National Register of Historic Places
Douglas County has twenty-six historic structures on the National Register of Historic Places. HDC encourages you to visit these historic venues and has depicted their individual locations by large historic areas within Douglas County (See map at right). Below is a listing, by historic area, of each of the Douglas County venues appearing on the National Register of Historic Places. Clicking on the venue name will provide you a link to information about the venue …the source of the links are various, depending upon Internet published information as available. Below each venue you will find the date of registration as well as the registration number and a brief description of the venue. Thanks to History Colorado for descriptive detail.
Benjamin Hammar House, Location: 203 Cantril Street, Castle Rock, Colorado 80104National Register 2/3/1993, 5DA.645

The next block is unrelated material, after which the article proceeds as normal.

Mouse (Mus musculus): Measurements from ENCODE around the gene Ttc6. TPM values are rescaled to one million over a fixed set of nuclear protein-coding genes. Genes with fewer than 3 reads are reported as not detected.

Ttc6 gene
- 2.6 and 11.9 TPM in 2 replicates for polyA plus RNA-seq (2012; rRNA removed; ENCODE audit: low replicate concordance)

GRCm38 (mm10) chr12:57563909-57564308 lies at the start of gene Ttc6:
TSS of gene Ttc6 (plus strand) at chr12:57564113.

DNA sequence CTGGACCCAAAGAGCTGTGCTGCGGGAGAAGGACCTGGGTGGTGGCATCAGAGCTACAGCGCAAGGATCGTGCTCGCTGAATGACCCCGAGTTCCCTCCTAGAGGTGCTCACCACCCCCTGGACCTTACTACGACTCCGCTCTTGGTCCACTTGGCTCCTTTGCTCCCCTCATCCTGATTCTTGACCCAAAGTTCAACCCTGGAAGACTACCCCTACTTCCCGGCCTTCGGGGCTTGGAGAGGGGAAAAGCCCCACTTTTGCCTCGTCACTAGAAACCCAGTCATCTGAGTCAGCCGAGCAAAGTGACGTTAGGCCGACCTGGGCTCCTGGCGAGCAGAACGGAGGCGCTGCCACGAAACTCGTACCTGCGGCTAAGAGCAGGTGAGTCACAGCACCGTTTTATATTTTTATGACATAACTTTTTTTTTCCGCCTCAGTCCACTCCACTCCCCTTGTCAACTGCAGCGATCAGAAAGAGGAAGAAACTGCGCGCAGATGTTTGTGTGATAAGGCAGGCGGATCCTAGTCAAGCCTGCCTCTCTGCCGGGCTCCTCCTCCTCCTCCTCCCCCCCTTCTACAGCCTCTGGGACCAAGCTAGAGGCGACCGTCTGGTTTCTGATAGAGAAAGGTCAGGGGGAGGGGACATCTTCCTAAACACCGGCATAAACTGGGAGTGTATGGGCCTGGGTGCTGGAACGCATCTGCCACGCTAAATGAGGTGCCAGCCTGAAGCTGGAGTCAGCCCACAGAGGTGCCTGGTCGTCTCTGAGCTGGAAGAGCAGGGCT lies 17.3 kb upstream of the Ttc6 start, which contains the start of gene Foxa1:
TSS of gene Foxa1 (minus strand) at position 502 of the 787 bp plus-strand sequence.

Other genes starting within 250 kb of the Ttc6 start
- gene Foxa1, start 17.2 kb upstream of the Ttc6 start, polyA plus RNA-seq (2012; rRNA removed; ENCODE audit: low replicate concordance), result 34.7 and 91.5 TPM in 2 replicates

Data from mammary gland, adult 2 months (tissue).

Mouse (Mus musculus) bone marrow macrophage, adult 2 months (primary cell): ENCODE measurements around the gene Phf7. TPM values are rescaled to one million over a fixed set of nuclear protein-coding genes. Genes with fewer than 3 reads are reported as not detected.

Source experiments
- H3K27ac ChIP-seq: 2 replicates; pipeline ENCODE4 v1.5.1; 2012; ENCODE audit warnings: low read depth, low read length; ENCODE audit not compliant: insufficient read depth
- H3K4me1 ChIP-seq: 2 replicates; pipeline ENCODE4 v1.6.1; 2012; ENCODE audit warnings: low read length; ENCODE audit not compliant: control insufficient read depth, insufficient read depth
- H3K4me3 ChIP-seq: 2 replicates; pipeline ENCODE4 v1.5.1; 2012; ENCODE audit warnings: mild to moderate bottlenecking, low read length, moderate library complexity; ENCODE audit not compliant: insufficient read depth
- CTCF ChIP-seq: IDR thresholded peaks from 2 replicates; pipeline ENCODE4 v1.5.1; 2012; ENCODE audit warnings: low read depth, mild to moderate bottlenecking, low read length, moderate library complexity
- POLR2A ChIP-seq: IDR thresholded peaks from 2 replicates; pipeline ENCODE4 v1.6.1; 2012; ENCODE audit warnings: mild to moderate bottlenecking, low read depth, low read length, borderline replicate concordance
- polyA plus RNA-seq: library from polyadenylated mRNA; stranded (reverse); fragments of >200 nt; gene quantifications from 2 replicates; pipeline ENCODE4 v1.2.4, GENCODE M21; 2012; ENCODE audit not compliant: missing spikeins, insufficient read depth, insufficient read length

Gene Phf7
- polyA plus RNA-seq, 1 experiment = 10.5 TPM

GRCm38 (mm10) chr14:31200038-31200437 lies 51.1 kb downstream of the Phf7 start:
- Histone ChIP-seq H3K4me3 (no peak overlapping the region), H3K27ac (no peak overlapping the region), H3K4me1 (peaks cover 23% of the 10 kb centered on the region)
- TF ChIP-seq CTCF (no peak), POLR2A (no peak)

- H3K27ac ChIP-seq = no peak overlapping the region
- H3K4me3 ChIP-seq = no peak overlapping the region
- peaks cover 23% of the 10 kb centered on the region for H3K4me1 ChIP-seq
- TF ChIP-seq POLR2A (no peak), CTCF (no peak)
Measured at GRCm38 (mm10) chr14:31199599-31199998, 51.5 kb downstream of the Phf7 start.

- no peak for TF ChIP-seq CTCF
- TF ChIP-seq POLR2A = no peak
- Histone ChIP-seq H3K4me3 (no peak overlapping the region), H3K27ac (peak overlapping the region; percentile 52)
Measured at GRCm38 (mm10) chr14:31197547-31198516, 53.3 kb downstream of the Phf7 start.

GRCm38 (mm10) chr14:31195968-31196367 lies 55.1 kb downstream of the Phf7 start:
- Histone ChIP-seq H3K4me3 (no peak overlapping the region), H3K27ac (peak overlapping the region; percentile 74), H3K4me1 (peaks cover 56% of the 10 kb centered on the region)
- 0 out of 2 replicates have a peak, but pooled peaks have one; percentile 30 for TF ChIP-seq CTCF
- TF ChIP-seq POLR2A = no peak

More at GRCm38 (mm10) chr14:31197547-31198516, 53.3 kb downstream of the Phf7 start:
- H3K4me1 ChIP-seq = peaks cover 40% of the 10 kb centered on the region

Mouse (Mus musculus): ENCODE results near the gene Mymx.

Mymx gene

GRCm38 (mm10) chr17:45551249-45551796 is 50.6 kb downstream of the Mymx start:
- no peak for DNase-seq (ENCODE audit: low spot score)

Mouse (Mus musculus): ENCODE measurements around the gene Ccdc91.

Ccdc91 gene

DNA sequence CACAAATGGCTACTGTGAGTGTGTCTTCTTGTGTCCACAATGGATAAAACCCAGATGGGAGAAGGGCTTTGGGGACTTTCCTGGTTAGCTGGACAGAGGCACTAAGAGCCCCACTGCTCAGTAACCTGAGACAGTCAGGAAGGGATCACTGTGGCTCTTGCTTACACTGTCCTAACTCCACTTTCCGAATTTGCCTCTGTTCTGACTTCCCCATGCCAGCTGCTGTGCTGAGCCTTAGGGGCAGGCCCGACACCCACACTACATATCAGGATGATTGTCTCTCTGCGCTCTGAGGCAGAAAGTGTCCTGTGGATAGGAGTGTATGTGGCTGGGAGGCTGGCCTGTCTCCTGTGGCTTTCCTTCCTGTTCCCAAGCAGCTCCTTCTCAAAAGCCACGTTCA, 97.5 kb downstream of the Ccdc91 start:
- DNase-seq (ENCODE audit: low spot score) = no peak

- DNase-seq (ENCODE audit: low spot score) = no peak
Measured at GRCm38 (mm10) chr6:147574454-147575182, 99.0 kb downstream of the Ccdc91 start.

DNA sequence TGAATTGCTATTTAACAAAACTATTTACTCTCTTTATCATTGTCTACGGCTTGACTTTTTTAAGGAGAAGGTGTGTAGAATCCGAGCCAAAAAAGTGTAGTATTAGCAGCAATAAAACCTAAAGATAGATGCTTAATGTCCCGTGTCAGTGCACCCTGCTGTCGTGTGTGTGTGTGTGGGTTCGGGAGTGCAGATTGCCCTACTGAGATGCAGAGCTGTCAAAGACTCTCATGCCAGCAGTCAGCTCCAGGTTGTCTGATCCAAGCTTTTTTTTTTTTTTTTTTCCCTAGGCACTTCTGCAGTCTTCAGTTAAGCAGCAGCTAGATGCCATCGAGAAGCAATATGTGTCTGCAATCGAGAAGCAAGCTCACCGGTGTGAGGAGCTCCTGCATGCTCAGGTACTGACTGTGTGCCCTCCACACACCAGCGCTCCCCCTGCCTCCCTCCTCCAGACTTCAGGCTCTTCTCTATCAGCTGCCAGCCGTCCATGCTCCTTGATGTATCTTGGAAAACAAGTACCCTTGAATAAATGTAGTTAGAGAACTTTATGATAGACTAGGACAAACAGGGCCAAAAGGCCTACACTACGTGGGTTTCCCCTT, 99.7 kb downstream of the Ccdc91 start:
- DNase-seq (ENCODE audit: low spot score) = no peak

The Italianate building was constructed in 1887 for Benjamin Hammer. One of Castle Rock’s earliest stone houses, the colorful local rhyolite stone was quarried from the Castle Rock district. The house is embellished with dressed segmental arches with keystones, reflecting the skill of the stonemason.
Castle Rock Elementary School (Cantril School), Location: Third and Cantril Streets, Castle Rock, Colorado 80104. Photo courtesy of Douglas County History Research Center (1992.001.0678.0006)National Register 9/20/1984, 5DA.342Completed in 1897, the two-story building includes a round arched entrance, bell cast roof, bracketed eaves, and tower. It was built of locally quarried rhyolite in colors ranging from pink and tan to gray. Despite several additions, it is the town’s finest example of stone construction and the area’s best illustration of the Italian Villa style.
Castle Rock Depot (Castle Rock Museum), Location: 20 Elbert Street, Castle Rock, Colorado 80104National Register 10/11/1974, 5DA.216The 1875 building is a rare example of a stone depot constructed by the Denver & Rio Grande Railroad. Castle Rock quarries yielded the high quality rhyolite stone used in the depot’s construction. A private owner moved the building to its present location in 1970 to serve as a private residence. The depot now serves as a museum.